Chef Yuda Bustara shows us how to cook nectarine without losing its nutrients.Retno Wulandari 09 March 2017 16:00
Nectarines are typical summer fruits —juicy, tangy and sweet— and they have plenty of nutrients that are good for your body.
Nectarines are originated in China but have been grown all over the world, and Australia has been a prominent nectarine producer, particularly in the state of Victoria. In Indonesia, nectarines can be bought in some major department stores, especially those selling imported fruits and vegetables.
Nectarines are often mistaken for peaches for their physical resemblances, but there are differences between the two.
Unlike peaches, nectarines don’t have fuzz on their surface. They have red-yellowish skin and yellow flesh with a hint of pink, and a signature aroma.
Vitamin A and C in nectarines are double the amount found in peaches. Nectarines are rich in iron, phosphorus, potassium, niacin, pantothenic acid, thiamine and pyridoxine.
Nectarines are also rich in bioflavonoids, especially carotenoids. This, along with Vitamin A, C, and beta-carotene, is known as good antioxidants to help prevent oral and cavity cancer and other diseases. The antioxidants also protect us from the harmful ultraviolet rays. The vitamins also keep our eyes and skin healthy.
Nectarines are also a good source of potassium and fiber. The fiber content helps maintaining a healthy level of cholesterol while the potassium aids in blood pressure improvement.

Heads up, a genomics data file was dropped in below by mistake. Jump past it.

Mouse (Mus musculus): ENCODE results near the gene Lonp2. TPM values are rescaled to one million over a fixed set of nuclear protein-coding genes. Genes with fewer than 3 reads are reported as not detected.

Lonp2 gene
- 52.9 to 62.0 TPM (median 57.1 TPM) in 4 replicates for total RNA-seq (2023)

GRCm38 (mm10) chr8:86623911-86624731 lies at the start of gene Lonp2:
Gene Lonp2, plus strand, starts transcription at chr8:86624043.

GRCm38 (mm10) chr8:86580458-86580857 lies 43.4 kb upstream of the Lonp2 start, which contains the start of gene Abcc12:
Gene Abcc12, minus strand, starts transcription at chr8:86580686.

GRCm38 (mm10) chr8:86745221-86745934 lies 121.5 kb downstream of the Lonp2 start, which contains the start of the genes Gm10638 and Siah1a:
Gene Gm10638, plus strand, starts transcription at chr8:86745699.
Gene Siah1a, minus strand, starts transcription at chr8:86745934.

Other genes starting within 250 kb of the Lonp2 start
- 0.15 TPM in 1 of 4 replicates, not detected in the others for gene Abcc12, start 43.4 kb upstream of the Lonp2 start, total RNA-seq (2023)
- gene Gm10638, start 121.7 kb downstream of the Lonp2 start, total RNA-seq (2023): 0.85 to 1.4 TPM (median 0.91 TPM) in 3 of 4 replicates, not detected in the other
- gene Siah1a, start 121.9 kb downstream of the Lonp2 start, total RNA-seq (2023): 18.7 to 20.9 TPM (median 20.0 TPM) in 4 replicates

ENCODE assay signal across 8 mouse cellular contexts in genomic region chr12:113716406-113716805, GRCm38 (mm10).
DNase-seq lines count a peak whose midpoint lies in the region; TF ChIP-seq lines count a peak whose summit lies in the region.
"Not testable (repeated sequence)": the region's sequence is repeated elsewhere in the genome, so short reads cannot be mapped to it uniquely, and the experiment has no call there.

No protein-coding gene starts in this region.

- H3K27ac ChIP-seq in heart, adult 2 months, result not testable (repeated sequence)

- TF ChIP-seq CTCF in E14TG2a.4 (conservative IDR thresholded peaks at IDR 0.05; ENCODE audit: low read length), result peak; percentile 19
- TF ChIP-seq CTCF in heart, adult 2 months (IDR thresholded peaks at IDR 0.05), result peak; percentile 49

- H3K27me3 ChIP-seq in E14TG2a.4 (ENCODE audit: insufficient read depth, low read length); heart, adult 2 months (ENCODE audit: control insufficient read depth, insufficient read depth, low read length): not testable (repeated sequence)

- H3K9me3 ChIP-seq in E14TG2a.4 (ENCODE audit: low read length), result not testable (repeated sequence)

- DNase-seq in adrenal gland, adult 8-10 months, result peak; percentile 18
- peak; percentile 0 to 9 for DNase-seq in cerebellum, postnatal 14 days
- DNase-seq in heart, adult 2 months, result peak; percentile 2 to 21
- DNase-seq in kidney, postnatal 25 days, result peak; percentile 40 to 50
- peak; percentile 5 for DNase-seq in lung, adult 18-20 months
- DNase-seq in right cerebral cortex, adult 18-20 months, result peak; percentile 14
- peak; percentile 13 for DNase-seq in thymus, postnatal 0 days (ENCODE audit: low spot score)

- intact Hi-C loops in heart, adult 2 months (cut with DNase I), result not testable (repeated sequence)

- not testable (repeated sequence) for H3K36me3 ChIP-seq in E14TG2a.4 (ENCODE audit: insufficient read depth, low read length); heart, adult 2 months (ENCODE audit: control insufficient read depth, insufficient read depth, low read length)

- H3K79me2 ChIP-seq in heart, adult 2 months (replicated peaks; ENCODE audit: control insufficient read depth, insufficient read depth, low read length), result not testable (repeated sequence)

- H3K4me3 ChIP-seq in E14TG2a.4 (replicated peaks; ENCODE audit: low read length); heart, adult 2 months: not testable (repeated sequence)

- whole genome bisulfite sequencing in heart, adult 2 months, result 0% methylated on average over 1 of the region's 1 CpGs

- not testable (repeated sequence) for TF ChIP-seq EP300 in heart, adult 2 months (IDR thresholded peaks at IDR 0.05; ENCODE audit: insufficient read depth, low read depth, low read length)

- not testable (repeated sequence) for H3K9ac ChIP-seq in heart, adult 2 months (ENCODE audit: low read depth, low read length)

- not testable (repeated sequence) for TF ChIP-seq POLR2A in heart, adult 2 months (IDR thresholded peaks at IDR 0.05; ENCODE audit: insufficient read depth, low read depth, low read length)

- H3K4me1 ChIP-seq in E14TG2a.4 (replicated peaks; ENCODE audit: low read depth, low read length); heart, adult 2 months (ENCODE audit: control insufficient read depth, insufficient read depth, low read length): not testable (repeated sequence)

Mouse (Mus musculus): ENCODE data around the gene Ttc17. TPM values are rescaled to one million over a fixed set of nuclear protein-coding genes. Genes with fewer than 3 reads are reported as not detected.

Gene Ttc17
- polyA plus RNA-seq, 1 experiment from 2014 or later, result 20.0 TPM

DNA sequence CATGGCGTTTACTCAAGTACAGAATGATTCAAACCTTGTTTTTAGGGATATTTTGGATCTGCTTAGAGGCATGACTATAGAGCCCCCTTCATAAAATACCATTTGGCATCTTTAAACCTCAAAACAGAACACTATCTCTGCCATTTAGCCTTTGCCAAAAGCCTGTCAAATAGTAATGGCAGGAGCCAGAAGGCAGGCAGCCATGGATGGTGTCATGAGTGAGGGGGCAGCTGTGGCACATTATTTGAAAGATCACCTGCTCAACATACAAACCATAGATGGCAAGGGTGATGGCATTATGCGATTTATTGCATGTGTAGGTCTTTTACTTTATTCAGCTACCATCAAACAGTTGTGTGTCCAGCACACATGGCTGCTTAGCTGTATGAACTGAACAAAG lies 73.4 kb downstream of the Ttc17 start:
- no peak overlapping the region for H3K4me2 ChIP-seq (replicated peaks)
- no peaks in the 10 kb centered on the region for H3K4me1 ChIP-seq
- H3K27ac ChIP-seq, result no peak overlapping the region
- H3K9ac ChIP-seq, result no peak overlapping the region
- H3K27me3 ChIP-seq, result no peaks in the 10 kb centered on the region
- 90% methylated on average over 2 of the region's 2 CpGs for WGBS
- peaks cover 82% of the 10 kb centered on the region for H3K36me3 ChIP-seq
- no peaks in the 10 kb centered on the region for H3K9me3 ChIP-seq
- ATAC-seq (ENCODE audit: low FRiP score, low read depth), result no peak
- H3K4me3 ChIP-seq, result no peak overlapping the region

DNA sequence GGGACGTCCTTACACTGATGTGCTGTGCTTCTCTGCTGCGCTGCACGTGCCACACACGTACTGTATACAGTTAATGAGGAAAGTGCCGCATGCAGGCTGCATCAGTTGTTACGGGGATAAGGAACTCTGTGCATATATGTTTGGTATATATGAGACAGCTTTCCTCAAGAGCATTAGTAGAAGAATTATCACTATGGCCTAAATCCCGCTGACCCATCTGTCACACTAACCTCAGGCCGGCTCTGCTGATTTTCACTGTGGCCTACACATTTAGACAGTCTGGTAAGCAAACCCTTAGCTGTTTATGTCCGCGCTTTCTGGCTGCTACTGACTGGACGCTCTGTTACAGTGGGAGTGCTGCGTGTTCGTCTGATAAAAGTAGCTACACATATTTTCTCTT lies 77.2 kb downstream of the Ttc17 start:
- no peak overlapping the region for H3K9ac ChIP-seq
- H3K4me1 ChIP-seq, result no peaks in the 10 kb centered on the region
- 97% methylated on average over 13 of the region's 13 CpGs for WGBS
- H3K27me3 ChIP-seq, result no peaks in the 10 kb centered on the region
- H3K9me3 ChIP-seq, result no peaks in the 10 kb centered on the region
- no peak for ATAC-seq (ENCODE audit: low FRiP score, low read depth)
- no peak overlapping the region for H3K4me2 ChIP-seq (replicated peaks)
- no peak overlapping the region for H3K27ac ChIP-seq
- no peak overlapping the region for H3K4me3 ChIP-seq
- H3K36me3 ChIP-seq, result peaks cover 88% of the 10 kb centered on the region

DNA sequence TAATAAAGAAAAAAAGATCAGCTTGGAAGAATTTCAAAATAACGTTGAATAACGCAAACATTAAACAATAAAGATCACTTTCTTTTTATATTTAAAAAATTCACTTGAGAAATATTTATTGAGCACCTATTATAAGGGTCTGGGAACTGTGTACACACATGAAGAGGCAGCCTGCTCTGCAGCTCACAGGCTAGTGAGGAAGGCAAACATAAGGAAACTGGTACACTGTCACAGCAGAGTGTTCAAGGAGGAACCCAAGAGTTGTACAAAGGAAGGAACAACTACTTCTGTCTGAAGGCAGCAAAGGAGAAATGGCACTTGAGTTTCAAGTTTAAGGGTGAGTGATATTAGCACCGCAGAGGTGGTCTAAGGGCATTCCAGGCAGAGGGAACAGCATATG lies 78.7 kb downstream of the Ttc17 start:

Vitamin C in nectarines is a vital nutrient in keeping healthy tissues. It also helps producing collagen which serves as anti-aging agent and helps in healing after injury. Nectarines are also a low in calorie, making them a perfect snack for those who want to cut some kilograms. It only contains 44 calories per 100 grams and without saturated fats. Fibers in it also help to control hunger.
You can consume nectarines as they are, peeled or not. You can also cook them into a fancy meal for your dinner party. But you don’t want to lose all of the fruits’ vitamins and nutrients during the cooking, and young chef Yuda Bustara could show you how.
In a cooking demo held in Culinaria Modena Experience in Jakarta, Wednesday, March 8, Chef Yuda showed the audience how to prepare nectarines into an haute cuisine. The main course, Sirloin with Chimichurri, combines high protein sirloin from Australia with the freshness of vitamins-rich nectarine. Here is the recipe:
Sirloin with Chimichurri
700g quality sirloin steak
freshly ground black pepper
½ bunch of fresh mint, roughly chopped
½ bunch of fresh parsley, roughly chopped
1 red chili, roughly chopped
2 cloves of garlic, roughly chopped
½ lemon, juiced and zested
nectarines or peach
1 tub blue cheese
1 tub mascarpone.
For salad and nectarine dressing:
10 ml lemon juice
20 ml olive oil
salt and pepper